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Weekend America Series

Election 2008

Follow what may be the longest election season in history with Weekend America.


  • Sober Up and Fly Right

    Gene Amondson

    Sure, legal prohibition against alcohol might have official ended 75 years ago, but not everyone has given up the fight. The Prohibition Party has a split ticket this year between an actual dead man, and a man (alive) who says the return of prohibition could be the cure for society's ills.

  • Fighting to Throw the Race

    Sen. John McCain

    The presidential primaries move on to Guam today. North Carolina and Indiana on Tuesday. It's an unusually protracted battle in what has come to be an intriguing election year. Weekend America's John Moe has been following the race closely, and he's got an interesting theory about what's really happening...

  • Mike Gravel, Still in the Running


    There's more to the 2008 campaign than Obama, Clinton and McCain. We catch up with former Alaska Sen. Mike Gravel, who may yet earn the title of the "real maverick." He started out as a Democrat, but now he's is running as a Libertarian.

  • Voting Rights: Release or Restrict?

    A woman drops her ballot in a voter box .

    With Democratic candidates running neck and neck, every vote counts. That includes the votes of convicted felons, if allowed. Mississippi is one of 10 states that does not allow felons who have completed their sentences to vote. Mark Mauer, executive director of the Sentencing Project, talks to us about the situation in Mississippi and elsewhere in the country.

  • The YouTube Campaigners

    Did you see that YouTube video? The one some guy made for Obama? Why did he do it? He didn't get paid, and he probably won't end up with a cabinet position in an Obama presidency. We ask those who spend their weekends making art for their favorite candidate why they do it.

  • Texas Dems Warm Up to Political Spotlight

    Obama supporters in Austin

    After years of being dominated by Republican politics, Texas Democrats relished their time in the media spotlight Tuesday as senators Hillary Clinton and Barack Obama battled for delegates. The state may have swung in Clinton's favor, but the race is far from over.

  • Anticipation in Philadelphia

    Senators at Center Stage

    It's a surprise to many Philadelphians that their state's late primary is crucial to the Democratic race. Reporter Joel Rose talks to voters in Philadelphia about their anticipation for the Obama/Clinton invasion.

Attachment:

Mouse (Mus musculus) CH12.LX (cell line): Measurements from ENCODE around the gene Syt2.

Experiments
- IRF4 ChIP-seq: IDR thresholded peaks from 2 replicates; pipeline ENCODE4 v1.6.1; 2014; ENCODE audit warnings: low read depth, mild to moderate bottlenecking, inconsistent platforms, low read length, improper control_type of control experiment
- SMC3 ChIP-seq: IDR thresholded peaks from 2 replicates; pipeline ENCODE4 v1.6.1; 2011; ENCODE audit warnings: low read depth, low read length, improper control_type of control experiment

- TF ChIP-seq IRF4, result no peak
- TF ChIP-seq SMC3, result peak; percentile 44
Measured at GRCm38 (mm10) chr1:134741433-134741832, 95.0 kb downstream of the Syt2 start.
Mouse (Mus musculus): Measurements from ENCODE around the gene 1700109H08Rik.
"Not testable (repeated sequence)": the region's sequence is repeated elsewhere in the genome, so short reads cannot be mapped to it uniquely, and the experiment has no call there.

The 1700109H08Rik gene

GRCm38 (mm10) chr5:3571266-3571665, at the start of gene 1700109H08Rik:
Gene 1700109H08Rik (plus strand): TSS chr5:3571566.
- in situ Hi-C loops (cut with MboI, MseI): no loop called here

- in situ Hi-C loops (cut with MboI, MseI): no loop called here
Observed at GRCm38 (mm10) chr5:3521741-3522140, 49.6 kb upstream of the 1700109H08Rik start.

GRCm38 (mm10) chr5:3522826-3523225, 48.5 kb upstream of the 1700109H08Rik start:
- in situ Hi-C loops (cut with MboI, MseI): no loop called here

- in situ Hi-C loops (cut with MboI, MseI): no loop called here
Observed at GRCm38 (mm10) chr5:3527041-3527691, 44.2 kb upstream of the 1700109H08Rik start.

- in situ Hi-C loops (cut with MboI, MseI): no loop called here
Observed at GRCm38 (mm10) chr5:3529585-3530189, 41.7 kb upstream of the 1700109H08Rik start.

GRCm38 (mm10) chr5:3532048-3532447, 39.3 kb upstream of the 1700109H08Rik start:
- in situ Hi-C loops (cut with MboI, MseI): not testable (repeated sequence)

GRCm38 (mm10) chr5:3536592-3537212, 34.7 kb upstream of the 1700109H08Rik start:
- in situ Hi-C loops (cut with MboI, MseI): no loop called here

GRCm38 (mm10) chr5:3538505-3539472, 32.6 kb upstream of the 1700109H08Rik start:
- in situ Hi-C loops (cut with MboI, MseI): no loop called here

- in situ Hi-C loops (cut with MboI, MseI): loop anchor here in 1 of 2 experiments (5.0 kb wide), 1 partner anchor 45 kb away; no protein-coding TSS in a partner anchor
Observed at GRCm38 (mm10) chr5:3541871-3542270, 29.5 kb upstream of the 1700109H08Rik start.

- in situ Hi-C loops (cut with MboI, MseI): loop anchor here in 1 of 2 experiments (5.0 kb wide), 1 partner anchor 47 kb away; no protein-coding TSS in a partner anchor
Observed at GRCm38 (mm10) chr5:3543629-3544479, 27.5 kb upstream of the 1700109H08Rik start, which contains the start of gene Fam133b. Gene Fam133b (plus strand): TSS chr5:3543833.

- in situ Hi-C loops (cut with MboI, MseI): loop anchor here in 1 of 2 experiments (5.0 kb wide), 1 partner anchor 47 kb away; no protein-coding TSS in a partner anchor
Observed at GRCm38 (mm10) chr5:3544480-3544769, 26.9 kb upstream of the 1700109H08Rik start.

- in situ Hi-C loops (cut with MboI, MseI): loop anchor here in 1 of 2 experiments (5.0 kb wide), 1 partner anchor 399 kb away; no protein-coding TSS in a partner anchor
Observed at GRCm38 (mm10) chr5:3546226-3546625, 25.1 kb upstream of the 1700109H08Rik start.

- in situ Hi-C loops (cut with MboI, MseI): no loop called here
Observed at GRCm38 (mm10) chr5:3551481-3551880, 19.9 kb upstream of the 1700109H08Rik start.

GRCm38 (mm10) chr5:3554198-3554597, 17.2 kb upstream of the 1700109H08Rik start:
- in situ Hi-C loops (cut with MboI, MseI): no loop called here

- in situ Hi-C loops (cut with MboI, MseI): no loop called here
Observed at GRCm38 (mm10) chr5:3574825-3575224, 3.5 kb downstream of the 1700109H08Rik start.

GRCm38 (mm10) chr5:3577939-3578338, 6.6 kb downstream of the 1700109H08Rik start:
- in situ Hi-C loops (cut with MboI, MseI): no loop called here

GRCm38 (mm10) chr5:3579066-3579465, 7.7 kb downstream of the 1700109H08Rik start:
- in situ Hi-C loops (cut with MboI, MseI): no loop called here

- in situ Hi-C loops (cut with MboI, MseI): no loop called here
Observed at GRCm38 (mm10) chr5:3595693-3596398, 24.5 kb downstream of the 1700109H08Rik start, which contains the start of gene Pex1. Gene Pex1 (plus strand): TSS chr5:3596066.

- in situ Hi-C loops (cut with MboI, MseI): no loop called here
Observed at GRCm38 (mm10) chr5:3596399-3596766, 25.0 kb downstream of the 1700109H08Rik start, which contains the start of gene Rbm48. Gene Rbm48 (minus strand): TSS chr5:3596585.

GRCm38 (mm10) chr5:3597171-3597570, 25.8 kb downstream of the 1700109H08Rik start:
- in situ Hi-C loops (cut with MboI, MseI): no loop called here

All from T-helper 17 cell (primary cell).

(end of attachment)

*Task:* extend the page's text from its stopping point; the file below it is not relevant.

• Campaigning in a Country Called Texas

    A map of the counties in Texas.

    In anticipation of next week's primary, campaign foot soldiers are trying to cover the vast geography of Texas, from the bayous of East Texas to the Rio Grande. The political terrain is as varied as the landscape. Weekend America talks to people all around the state, to find out what matters to Texans.

  • Fake Calls from the Candidates

    Robo Phones

    It's the middle of the night. You're sound asleep and the phone rings. It's not an emergency -- just another automated "robocall" from a presidential candidate. But imagine what it would sound like if a real live candidate gave you a ring after hours. Weekend America asked some writers to do just that.

  • In Plain Township, Job Losses Continue

    An Empty Factory

    In Ohio, where thousands are out of work, blue collar voters are key to what could be a decisive Democratic primary next week. Reporter Mhari Saito finds out how the promises of Senators Clinton and Obama are resonating with families in the midst of hard times.

  • If the Candidates were Pharmaceuticals


    Drug companies spend millions to find just the right brand name for new drugs. They hire specialized researchers like Jim Singer, president of Namebase. Research has shown that letters with a hard edge like P, T or K convey effectiveness. X seems scientific. L, R or S provide a calming or relaxing feel. Z means speed. We asked Singer to bring his name knowledge to the presidential election.

  • How Many Donuts Does it Take to Feed a Campaign?

    On the front page of Friday's New York Times, an article called "Donors Worried by Clinton Campaign Spending" detailed the millions that Senator Hillary Clinton is spending on her presidential run. Most of the money was spent on what you'd expect: thousands on hotel rooms, campaign consultants, media buys and polling. But some of the expenditures were pretty odd.

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